The Female dragonflies who don’t wish to mate will fake their own death, dropping from the sky and laying on the ground frozen until the rejected male leaves them alone, a study from the University of Zurich found, Newsweek reported.
The behaviour was noted in the Swiss Alps, where male dragonflies outnumber females. In 86 percent of cases, females would fall to the ground when males approached them. Those that kept flying “were all intercepted by a male.”
Even though it is a risky tactic, faking death appears to help females survive longer and reproduce more offspring by avoiding coercion.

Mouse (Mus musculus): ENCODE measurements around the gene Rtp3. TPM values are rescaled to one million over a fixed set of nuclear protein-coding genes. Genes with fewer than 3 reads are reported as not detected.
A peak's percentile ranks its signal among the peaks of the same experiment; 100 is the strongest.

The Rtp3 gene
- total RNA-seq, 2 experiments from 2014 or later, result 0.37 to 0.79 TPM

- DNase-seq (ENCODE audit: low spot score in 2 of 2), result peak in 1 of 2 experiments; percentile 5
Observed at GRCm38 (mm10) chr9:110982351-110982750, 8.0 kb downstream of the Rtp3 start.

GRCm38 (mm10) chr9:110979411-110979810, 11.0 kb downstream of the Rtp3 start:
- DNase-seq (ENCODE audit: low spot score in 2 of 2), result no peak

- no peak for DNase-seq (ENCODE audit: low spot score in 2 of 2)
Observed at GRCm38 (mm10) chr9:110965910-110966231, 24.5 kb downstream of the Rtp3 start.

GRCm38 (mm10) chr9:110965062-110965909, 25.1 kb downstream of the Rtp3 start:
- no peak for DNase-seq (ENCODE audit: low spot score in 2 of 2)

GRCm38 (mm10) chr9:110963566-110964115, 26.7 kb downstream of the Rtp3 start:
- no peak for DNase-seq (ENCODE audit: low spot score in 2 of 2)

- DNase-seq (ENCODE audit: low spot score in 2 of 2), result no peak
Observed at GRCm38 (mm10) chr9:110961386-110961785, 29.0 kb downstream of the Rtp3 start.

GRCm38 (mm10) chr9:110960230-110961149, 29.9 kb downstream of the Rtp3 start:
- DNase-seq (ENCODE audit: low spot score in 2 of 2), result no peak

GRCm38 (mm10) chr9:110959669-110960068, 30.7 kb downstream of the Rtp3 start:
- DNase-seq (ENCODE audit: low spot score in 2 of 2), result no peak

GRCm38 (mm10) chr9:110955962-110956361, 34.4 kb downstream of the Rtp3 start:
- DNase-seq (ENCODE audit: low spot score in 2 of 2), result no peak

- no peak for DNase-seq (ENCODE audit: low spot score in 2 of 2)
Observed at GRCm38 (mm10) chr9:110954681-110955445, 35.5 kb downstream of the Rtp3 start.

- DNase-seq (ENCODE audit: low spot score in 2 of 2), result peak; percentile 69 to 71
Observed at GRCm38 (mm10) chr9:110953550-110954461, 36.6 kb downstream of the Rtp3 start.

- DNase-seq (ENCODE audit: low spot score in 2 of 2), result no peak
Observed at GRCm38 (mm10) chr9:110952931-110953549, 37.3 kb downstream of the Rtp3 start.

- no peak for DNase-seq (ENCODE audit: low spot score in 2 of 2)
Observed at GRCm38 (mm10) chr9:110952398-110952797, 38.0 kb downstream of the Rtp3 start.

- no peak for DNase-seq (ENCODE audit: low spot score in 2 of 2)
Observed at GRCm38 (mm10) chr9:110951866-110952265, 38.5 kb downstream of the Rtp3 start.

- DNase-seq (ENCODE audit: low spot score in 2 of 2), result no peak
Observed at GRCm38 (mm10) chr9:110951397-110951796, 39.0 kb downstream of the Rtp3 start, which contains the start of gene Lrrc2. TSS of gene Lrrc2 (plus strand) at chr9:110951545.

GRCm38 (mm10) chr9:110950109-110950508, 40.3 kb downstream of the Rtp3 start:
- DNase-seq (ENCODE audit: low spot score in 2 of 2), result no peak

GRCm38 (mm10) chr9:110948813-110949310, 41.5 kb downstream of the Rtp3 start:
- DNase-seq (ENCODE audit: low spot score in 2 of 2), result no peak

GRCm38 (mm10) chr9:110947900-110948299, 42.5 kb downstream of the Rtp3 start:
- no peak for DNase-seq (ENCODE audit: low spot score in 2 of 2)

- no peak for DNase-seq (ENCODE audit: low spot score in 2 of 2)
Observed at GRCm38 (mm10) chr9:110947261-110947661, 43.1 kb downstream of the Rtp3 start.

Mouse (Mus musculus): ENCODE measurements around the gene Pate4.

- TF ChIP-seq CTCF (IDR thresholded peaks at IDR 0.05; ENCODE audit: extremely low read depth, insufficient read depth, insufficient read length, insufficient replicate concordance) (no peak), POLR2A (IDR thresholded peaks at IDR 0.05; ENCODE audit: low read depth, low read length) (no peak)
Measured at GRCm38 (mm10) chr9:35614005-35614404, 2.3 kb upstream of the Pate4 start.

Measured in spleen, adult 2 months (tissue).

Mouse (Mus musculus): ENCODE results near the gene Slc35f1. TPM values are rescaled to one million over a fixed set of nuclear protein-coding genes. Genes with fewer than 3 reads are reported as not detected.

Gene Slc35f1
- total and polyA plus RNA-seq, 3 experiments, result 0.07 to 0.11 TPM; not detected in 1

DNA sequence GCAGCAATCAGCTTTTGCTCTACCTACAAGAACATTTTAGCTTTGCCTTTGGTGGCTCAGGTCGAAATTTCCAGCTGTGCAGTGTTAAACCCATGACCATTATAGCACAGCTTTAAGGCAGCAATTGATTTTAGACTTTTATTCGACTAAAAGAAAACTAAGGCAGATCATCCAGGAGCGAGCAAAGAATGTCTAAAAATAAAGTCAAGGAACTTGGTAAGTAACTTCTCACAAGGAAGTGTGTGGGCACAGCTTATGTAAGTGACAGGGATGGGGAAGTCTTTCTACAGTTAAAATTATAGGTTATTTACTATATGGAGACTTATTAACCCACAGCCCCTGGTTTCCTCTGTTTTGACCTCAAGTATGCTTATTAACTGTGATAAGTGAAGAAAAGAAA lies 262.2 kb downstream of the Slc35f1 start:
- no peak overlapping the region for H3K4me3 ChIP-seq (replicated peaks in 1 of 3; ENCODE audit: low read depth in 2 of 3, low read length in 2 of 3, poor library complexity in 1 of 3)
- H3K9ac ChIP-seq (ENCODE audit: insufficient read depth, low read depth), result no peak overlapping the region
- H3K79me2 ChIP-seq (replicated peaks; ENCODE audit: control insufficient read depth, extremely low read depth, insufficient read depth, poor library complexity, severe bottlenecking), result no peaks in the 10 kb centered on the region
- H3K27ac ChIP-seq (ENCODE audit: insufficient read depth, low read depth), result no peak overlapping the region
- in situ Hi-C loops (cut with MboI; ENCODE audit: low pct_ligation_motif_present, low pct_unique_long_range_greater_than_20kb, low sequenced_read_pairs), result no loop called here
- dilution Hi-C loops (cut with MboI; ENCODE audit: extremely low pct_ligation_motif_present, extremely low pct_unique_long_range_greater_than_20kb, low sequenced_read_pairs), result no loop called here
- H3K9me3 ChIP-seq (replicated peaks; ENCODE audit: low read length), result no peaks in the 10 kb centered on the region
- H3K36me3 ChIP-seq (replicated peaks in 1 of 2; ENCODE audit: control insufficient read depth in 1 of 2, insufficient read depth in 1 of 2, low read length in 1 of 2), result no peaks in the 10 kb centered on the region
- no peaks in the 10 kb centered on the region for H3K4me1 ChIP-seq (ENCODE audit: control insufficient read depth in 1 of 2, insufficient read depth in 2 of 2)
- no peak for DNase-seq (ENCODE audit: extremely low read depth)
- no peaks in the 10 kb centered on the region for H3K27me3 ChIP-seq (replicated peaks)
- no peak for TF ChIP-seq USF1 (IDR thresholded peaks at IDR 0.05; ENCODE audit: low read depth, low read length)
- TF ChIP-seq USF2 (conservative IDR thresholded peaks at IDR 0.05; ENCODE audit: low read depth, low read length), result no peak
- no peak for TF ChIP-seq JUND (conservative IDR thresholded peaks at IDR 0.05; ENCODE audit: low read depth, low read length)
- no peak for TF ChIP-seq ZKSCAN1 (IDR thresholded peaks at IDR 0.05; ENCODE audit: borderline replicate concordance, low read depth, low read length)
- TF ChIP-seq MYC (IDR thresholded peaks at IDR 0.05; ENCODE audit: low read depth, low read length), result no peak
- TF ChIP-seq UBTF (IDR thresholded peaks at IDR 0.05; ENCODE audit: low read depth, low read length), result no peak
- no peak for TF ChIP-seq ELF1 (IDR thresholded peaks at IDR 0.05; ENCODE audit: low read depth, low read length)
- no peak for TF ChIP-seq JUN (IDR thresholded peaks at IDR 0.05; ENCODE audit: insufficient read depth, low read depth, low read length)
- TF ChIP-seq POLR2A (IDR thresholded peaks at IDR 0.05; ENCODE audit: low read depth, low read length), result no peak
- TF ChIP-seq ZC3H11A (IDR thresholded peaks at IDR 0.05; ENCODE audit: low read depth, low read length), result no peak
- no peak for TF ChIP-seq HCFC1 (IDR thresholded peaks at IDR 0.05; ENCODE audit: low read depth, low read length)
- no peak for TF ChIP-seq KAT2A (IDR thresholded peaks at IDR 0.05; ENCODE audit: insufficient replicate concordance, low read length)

Khelifa further noticed that when males are not near females lay eggs in more open areas, leading him to reason they lay eggs in thick vegetation to avoid male attention.
The strategy is not unusual — robber flies fake their deaths, so do the mantis and the spider species Pisaura mirabilis. Males from these species fake death after mating so as not to be eaten. This is, however, the first time the tactics were noted in dragonflies.
Death and mating have an uneasy relationship in the wild. National Geographic reported that Pacific salmons die after reproducing; mother Stegodyphus lineatus spiders allow their offspring to devour them after they are born; and male orb weavers of the Argiope genus die after they insert their second sex organ into the females of that species.